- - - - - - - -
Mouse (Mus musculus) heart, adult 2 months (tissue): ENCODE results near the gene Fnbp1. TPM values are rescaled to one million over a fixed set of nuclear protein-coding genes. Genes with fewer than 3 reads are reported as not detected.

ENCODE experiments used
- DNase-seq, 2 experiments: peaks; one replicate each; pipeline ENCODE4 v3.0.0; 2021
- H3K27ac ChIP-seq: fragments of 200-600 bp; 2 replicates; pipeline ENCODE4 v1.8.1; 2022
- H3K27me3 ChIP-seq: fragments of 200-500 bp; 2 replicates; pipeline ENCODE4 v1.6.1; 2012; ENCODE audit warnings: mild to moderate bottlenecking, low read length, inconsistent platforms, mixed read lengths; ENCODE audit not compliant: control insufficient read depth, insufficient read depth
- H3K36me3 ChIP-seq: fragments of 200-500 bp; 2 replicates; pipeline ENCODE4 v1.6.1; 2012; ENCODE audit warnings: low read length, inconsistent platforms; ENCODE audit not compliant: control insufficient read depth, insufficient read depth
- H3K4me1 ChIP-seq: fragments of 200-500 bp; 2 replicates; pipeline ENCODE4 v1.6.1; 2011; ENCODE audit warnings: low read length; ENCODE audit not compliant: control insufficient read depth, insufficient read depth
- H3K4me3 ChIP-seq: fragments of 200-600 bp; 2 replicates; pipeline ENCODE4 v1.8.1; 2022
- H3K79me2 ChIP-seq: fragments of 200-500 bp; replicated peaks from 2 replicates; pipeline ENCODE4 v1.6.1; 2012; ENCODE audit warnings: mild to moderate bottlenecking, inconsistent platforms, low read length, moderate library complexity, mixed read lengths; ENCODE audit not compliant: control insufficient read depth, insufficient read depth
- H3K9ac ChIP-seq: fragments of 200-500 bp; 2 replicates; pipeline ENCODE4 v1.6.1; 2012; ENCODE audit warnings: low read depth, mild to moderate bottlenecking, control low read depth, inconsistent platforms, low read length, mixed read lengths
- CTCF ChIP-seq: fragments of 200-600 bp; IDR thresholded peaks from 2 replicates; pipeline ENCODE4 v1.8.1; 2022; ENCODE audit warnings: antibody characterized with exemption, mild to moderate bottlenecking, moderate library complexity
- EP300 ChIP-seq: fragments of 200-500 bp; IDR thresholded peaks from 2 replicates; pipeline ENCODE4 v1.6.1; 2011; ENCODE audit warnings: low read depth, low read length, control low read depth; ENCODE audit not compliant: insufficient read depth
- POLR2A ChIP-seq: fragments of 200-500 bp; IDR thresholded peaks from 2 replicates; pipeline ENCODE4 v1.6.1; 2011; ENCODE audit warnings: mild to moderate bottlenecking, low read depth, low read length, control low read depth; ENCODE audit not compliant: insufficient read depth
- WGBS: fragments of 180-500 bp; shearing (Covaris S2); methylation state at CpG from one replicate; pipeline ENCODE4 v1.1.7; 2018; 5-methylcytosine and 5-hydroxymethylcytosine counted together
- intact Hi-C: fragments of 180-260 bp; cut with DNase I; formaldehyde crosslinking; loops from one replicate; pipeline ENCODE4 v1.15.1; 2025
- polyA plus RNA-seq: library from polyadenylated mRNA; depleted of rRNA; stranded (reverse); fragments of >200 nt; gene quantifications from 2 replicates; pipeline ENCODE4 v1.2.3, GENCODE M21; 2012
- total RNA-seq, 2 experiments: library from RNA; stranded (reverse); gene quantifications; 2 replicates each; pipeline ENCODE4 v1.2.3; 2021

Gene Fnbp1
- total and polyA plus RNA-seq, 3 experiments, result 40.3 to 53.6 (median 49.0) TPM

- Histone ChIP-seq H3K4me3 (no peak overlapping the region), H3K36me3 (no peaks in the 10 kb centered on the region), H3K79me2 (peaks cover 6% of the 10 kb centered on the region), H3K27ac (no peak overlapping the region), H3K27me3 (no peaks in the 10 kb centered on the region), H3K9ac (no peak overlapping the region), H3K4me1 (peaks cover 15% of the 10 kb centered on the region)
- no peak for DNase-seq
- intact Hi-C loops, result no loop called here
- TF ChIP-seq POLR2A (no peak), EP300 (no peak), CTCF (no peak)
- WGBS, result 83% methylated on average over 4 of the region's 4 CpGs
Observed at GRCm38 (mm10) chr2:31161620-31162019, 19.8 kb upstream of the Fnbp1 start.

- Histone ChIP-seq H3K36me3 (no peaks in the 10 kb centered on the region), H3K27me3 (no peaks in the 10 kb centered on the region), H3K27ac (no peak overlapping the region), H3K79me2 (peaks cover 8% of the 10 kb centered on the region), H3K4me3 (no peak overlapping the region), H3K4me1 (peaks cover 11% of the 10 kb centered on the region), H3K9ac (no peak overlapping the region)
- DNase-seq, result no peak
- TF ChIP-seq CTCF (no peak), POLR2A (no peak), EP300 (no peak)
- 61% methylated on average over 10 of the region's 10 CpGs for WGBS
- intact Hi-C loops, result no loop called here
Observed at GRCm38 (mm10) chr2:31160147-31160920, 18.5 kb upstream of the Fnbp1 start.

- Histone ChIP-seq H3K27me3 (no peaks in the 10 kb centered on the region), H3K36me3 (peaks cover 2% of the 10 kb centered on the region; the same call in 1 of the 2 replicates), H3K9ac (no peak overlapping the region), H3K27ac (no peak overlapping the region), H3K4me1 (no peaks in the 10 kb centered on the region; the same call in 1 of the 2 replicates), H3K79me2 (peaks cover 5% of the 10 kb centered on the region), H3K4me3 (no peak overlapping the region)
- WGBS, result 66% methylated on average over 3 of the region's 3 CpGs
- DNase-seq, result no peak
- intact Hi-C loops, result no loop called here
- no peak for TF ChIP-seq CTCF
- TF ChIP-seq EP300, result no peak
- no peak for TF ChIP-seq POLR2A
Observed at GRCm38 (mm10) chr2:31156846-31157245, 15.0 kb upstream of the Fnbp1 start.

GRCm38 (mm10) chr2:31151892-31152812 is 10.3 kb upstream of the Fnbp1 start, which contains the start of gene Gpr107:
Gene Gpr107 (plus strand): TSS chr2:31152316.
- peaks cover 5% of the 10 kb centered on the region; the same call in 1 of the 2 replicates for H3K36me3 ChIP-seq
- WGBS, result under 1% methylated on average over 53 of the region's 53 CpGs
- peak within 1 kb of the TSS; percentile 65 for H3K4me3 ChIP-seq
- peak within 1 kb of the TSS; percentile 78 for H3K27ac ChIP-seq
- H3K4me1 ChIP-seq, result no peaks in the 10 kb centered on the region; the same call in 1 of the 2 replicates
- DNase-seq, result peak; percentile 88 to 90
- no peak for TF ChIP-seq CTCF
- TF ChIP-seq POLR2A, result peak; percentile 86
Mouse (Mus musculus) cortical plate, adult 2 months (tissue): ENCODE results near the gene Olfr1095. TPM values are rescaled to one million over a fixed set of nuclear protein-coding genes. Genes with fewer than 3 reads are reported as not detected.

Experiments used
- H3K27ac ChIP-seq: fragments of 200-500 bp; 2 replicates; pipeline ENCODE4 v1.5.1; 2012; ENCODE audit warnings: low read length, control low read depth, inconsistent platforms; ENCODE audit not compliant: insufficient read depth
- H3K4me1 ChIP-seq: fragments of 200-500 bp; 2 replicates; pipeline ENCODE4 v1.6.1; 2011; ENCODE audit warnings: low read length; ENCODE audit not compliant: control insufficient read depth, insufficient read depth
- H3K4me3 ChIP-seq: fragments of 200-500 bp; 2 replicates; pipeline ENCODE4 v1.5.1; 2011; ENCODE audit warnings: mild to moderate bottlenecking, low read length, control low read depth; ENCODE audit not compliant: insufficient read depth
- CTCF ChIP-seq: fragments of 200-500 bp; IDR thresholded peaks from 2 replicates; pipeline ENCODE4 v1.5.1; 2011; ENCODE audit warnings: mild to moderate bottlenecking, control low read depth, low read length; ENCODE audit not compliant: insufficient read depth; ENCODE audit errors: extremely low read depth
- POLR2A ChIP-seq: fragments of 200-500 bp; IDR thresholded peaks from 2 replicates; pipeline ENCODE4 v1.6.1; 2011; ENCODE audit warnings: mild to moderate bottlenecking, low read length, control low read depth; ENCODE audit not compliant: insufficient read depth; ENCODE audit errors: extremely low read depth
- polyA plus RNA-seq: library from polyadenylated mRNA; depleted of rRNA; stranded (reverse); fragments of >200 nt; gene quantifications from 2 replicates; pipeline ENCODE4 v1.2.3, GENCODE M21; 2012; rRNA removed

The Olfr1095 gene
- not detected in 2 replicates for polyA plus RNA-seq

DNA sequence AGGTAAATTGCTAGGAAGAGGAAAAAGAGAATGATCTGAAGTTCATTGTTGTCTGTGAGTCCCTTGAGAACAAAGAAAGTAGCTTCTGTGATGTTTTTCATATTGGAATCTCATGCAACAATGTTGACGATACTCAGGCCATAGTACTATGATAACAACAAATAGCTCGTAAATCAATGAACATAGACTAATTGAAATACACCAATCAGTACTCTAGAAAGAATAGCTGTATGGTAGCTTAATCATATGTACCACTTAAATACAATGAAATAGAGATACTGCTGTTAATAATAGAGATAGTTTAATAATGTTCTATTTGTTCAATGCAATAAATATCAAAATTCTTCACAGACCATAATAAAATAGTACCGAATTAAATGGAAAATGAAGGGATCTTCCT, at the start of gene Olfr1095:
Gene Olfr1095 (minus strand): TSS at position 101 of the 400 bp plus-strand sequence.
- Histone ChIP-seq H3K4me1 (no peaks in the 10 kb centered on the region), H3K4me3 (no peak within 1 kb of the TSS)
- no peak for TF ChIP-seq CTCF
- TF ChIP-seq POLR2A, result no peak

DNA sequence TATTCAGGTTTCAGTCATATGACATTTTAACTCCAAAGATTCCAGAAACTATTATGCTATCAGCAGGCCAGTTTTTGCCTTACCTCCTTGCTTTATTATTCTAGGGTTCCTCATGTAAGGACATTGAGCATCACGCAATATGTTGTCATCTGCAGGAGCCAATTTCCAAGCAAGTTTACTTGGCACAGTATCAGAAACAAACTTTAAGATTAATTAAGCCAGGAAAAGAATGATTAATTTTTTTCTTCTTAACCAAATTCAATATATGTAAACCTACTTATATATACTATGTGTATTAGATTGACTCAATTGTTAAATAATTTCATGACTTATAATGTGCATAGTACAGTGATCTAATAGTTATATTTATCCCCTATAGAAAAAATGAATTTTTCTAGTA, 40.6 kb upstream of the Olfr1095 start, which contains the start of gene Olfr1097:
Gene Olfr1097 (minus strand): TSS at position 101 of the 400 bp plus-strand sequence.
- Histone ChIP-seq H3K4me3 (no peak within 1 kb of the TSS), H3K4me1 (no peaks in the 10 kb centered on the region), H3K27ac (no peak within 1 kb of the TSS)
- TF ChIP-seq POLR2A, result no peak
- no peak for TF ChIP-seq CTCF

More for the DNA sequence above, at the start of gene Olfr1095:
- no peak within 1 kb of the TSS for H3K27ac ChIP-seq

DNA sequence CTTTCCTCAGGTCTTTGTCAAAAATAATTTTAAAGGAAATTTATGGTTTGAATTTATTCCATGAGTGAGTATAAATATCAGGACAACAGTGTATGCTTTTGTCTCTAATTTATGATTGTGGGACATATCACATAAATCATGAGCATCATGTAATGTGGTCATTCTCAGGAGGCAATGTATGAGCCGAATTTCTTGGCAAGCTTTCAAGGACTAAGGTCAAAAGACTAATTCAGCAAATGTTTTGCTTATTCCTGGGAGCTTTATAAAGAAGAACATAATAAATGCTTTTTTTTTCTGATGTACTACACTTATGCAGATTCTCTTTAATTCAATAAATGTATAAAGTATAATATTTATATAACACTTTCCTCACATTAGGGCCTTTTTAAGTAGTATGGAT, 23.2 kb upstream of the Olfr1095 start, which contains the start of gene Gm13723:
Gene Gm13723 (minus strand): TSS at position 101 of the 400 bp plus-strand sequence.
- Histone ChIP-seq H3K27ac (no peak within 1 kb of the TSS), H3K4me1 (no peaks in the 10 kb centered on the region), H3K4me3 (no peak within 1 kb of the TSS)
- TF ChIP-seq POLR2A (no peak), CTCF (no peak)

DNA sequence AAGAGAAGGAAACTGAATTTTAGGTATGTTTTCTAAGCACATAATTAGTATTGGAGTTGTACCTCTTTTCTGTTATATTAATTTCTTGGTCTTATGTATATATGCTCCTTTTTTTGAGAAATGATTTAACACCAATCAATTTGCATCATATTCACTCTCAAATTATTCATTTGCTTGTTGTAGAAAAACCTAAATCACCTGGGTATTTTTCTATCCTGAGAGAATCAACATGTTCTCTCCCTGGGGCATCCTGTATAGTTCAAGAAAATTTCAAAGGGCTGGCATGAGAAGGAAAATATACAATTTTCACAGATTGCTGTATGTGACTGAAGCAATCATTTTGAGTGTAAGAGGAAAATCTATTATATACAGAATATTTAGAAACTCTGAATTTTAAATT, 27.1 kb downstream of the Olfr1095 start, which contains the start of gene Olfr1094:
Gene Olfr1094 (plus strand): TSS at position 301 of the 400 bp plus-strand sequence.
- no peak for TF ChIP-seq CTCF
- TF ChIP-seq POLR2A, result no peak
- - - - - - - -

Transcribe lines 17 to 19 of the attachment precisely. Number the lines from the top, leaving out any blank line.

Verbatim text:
- total RNA-seq, 2 experiments: library from RNA; stranded (reverse); gene quantifications; 2 replicates each; pipeline ENCODE4 v1.2.3; 2021

Gene Fnbp1
- total and polyA plus RNA-seq, 3 experiments, result 40.3 to 53.6 (median 49.0) TPM